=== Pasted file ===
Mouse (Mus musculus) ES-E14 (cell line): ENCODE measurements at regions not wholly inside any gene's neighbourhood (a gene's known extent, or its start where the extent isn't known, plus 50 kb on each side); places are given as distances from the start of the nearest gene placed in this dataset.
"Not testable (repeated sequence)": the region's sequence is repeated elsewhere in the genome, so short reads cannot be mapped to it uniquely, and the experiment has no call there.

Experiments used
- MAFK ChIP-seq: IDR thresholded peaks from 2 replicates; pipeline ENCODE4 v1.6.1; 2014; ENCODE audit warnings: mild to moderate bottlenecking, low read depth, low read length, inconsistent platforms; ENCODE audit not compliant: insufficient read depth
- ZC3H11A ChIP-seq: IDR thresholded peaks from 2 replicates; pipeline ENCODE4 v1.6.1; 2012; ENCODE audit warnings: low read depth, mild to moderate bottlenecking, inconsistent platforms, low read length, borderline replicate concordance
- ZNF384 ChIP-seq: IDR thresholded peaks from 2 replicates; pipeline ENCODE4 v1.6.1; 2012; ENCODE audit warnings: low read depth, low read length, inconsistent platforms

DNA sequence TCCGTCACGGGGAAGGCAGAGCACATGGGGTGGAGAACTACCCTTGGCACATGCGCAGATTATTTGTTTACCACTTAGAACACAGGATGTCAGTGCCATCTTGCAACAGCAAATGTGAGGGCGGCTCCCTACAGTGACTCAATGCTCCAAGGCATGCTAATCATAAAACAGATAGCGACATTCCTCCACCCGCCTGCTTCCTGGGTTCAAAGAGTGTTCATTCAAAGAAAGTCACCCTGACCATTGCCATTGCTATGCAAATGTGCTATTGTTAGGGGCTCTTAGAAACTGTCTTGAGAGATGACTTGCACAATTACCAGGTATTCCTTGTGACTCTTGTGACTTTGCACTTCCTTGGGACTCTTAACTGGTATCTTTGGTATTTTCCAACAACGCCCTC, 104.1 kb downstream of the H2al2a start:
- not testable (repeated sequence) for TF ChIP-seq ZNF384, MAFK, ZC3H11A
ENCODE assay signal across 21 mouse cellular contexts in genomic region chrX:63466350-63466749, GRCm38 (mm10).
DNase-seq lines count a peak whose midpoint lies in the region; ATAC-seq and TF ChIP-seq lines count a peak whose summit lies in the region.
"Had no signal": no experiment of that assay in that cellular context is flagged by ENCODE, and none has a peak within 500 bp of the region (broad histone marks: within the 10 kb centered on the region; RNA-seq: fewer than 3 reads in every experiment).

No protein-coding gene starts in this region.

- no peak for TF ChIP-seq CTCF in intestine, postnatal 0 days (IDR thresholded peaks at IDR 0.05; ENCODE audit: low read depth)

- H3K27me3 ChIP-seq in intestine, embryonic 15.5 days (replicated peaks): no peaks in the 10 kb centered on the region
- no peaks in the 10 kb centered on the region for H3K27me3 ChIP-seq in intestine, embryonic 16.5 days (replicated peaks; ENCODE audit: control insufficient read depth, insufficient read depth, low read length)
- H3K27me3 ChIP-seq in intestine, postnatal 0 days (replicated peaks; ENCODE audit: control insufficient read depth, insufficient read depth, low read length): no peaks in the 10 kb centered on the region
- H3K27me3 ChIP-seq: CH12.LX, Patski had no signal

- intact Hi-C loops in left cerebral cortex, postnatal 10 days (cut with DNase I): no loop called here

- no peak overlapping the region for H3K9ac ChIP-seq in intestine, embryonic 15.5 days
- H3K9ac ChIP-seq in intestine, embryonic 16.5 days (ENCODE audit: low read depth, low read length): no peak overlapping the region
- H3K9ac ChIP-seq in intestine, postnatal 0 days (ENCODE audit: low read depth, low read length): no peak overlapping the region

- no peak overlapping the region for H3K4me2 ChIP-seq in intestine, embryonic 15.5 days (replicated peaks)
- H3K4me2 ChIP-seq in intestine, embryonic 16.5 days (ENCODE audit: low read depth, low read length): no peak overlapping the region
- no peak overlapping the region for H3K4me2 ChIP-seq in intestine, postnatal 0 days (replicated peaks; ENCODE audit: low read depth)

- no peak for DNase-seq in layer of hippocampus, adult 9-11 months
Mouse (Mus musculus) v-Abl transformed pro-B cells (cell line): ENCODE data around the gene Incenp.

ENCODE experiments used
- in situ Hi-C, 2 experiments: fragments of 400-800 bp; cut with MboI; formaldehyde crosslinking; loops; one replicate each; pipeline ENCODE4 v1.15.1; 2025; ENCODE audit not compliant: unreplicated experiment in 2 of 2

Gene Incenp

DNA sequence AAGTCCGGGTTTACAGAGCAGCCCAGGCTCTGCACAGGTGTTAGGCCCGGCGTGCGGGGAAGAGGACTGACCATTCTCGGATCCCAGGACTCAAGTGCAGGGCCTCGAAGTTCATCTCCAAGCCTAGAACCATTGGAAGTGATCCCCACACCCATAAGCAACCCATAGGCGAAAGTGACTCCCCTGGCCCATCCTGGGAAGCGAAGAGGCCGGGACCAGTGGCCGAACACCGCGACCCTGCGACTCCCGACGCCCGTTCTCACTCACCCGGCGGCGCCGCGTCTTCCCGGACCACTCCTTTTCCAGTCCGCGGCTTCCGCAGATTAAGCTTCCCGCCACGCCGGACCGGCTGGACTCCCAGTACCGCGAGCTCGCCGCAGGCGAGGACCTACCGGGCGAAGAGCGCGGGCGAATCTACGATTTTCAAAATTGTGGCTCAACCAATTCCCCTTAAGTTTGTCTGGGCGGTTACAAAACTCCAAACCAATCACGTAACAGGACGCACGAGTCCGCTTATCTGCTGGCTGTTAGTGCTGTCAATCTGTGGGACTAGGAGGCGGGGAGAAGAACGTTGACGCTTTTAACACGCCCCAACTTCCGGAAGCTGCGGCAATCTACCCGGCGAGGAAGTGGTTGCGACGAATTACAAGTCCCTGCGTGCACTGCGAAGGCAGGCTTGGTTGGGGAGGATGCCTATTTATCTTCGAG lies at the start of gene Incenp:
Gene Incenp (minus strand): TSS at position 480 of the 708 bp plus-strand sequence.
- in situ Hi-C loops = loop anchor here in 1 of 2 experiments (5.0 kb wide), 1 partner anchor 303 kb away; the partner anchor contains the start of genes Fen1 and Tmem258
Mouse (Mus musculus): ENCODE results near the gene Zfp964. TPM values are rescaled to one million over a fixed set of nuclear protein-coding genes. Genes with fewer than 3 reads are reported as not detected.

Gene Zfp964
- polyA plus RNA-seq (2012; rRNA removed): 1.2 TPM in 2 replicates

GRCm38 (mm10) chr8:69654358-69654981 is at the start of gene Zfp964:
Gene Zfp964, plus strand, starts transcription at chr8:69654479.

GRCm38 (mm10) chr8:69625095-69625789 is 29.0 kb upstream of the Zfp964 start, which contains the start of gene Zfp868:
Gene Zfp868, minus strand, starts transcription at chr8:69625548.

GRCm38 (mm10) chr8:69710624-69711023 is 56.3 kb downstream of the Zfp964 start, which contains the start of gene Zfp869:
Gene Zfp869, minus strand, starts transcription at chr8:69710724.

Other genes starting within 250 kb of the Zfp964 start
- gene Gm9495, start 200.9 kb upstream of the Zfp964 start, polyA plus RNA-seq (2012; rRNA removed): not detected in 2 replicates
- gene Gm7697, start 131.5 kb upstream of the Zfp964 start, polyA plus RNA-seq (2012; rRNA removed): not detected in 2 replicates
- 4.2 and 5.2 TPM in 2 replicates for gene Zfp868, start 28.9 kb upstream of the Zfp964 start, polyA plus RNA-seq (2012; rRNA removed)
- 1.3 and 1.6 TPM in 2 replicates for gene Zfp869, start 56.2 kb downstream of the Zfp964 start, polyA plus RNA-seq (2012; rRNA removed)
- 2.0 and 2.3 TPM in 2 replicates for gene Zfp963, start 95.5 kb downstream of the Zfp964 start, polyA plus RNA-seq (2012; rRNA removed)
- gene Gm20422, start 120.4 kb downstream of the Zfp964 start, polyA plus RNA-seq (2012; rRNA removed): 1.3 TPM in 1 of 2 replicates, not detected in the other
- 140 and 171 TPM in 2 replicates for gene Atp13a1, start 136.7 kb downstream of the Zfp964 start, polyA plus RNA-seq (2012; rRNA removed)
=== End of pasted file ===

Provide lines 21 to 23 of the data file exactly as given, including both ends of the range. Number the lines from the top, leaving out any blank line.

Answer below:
- H3K9ac ChIP-seq in intestine, postnatal 0 days (ENCODE audit: low read depth, low read length): no peak overlapping the region

- no peak overlapping the region for H3K4me2 ChIP-seq in intestine, embryonic 15.5 days (replicated peaks)
- H3K4me2 ChIP-seq in intestine, embryonic 16.5 days (ENCODE audit: low read depth, low read length): no peak overlapping the region